Comment: As long as the validity of the public debt cannot be challenged,

(See in situ)

In reply to comment: But are food stamps money (see in situ)

As long as the validity of the public debt cannot be challenged,

food stamps (or EBT cards) are "money" taken from others. It may be others in the future, but still others.

These programs are also used to justify the very existence of the so-called income tax.

As well, single programs can't be looked at in a vacuum.

Getting back to basics and adhering to both the spirit and letter of the Constitution and the Declaration doesn't mean just no more EBT or SNAP.

It also means no wage/salary taxes on private workers.

It means a VERY small footprint for government, which requires very few taxes to support.

It means productivity is not drained to support the leviathan state.

It means prices will plummet as competition searches for customers with more disposable funds.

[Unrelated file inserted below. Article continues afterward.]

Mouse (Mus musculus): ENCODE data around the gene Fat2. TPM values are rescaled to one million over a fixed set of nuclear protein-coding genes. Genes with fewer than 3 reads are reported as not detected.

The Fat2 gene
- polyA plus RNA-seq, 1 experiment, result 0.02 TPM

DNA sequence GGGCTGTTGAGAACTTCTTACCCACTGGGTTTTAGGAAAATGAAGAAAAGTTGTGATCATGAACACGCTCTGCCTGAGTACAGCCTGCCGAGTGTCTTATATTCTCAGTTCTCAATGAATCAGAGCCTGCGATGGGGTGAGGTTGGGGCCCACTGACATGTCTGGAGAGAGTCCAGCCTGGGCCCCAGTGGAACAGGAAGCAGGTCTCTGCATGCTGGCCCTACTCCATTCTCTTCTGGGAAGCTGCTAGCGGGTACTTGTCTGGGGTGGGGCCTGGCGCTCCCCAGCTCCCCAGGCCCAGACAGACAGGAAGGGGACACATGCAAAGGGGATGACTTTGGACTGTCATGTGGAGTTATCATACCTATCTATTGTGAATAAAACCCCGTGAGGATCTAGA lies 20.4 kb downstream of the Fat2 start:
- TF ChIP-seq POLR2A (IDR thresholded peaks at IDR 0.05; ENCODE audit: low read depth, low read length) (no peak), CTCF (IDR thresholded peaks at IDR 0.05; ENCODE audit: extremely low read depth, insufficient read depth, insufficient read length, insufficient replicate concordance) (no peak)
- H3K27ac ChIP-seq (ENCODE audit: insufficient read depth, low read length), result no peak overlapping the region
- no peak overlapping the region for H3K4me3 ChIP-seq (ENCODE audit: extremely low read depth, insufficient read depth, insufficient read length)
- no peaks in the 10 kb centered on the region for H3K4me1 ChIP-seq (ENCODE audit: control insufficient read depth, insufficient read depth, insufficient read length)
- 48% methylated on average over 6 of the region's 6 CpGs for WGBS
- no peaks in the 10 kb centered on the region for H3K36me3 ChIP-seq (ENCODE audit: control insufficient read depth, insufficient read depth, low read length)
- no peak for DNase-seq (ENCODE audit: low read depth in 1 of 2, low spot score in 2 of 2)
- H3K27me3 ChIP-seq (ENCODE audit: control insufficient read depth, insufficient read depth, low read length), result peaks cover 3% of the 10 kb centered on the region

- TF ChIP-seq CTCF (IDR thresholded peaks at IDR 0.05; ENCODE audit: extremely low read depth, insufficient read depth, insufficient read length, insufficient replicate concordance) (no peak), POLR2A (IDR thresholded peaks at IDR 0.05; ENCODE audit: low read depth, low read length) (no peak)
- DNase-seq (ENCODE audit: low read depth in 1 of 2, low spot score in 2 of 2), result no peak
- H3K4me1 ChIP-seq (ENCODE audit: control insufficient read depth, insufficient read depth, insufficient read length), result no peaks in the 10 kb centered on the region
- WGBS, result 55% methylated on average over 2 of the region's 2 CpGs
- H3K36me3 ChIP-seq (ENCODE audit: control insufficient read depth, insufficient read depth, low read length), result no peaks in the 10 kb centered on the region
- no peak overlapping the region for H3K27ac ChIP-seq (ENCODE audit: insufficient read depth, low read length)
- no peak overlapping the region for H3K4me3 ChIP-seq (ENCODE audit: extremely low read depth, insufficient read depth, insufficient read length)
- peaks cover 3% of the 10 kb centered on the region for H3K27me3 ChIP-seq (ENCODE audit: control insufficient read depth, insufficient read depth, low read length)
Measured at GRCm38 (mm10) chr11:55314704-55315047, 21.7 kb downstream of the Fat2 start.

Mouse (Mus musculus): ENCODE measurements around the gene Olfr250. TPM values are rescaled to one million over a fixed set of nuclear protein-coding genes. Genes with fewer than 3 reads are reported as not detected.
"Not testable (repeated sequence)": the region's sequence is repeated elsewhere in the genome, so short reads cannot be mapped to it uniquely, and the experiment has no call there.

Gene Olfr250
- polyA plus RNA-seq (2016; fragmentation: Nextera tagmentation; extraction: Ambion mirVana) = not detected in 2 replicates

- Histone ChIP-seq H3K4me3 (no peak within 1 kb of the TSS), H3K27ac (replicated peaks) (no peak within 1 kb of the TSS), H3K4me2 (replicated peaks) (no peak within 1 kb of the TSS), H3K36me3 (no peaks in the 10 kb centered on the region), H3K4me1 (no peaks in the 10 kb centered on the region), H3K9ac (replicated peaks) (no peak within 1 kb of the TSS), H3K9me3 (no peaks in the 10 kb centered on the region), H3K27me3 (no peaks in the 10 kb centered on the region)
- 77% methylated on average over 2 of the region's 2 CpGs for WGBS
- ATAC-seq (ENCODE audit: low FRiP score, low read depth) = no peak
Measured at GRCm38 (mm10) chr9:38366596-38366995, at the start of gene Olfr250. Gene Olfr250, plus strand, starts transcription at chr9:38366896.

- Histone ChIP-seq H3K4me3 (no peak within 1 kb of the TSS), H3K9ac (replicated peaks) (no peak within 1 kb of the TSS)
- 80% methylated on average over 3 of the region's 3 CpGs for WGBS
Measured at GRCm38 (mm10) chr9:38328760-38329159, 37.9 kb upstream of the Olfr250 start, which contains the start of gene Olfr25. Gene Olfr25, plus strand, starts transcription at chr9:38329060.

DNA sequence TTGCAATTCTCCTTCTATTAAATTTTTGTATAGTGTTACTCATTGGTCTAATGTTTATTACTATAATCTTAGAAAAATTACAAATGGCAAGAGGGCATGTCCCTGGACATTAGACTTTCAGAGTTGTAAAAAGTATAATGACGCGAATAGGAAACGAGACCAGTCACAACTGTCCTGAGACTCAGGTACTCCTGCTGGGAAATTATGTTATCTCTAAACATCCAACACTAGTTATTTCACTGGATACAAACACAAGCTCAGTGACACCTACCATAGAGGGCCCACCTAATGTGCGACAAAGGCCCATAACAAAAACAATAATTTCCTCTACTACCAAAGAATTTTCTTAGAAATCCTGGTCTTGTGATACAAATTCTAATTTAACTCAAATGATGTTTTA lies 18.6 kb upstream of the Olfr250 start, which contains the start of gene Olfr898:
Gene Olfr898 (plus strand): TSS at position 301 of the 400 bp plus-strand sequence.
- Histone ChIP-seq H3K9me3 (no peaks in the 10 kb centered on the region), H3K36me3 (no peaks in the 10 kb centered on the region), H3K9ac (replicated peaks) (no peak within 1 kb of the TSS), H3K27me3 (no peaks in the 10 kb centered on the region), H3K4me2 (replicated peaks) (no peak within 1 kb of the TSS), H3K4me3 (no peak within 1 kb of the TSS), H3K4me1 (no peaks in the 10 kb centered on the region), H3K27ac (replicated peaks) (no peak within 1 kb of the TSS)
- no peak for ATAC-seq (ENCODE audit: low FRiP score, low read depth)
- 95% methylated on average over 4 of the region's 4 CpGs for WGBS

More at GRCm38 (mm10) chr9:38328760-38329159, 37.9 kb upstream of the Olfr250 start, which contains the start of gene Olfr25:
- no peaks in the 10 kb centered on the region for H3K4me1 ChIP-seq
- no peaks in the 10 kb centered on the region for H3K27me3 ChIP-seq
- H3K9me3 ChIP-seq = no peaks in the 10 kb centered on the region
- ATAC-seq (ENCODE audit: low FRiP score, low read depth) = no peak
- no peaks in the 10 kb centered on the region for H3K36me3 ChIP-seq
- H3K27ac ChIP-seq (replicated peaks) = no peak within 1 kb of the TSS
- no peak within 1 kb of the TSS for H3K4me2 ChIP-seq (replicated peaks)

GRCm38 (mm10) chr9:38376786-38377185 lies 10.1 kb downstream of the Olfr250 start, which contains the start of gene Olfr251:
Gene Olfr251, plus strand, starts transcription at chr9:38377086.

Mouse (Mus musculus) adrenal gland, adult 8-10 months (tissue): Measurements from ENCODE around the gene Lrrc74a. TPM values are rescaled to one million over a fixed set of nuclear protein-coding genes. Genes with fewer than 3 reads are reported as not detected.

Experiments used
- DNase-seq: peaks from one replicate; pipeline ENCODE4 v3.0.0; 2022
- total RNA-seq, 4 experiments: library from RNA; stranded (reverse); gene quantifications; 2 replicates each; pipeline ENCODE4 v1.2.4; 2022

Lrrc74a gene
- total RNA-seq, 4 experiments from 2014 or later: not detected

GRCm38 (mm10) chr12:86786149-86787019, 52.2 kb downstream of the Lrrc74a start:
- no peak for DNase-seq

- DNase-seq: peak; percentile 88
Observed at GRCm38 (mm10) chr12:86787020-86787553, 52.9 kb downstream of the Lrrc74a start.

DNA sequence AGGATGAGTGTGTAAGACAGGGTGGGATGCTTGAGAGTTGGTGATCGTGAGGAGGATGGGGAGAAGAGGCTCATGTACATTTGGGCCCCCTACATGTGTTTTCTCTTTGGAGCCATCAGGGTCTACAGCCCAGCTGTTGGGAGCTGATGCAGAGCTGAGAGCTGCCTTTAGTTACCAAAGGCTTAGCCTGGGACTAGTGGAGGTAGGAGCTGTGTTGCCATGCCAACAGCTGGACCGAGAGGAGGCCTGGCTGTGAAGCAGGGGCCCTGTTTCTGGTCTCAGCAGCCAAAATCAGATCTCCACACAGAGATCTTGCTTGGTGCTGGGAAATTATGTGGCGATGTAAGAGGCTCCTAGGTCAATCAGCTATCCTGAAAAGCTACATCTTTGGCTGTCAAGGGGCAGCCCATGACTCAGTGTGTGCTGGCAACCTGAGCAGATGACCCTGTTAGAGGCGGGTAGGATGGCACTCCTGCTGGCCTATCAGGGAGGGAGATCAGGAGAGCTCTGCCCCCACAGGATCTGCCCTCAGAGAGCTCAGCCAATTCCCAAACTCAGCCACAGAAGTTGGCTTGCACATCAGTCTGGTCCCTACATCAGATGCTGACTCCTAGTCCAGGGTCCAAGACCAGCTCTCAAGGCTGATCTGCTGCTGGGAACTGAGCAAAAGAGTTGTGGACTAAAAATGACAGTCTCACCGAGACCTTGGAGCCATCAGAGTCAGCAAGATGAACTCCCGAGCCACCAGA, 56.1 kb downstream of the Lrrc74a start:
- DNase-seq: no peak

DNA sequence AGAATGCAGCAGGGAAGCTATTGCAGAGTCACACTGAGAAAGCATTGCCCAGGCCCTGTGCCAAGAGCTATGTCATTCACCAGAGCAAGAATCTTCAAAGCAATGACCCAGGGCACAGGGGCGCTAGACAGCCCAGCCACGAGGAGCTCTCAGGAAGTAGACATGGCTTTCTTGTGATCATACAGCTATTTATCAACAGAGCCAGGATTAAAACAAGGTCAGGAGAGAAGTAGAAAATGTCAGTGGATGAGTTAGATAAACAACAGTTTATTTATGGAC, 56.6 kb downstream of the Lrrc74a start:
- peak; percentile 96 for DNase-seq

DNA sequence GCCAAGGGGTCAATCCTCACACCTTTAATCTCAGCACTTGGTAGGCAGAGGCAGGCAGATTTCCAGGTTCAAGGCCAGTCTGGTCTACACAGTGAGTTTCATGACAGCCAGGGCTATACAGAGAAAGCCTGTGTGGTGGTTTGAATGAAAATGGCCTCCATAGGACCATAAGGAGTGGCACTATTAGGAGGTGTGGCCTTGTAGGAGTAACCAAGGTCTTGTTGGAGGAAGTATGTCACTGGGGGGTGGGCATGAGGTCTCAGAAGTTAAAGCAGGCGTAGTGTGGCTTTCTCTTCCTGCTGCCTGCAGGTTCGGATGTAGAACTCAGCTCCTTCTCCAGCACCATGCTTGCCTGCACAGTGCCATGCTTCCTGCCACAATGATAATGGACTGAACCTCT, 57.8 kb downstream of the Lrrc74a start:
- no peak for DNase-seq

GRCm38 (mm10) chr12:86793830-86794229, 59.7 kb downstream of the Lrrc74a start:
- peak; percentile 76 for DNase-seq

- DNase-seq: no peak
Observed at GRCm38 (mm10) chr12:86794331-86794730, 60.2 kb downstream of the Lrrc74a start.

It means more jobs available absent stifling regulations, AND more business capital available for expansions.

Sure, nothing will be perfect and pie in the sky.

There will ALWAYS be homeless people.

There will ALWAYS be people down on their luck, just losing a job, having a tough time putting food on the table - that will NEVER vanish.

But what will vanish are the mountain of obstacles to keeping those incidents as few and far between as humanly possible, AND opening up more room for private charity when such hardship does strike.

It would also be easier for people to SAVE for a rainy day than having to live paycheck to paycheck.

There will still be people who spend beyond their means, don't save, and lose their shirt.

They can ask for private help, or figure it out, or starve.

Their lack of financial discipline is zero justification for bankrupting 3 yet unborn generations of Americans in addition to all those presently alive.

It is MY personal responsibility to feed myself, and if I were to have children, them as well.

No where does that entail me stealing from others, or accepting stolen loot to do it.

There are simply too many other lawful options - and there always will be.

The key is, how difficult is it to employ those options and are the difficulties the result of needless government meddling in the economy?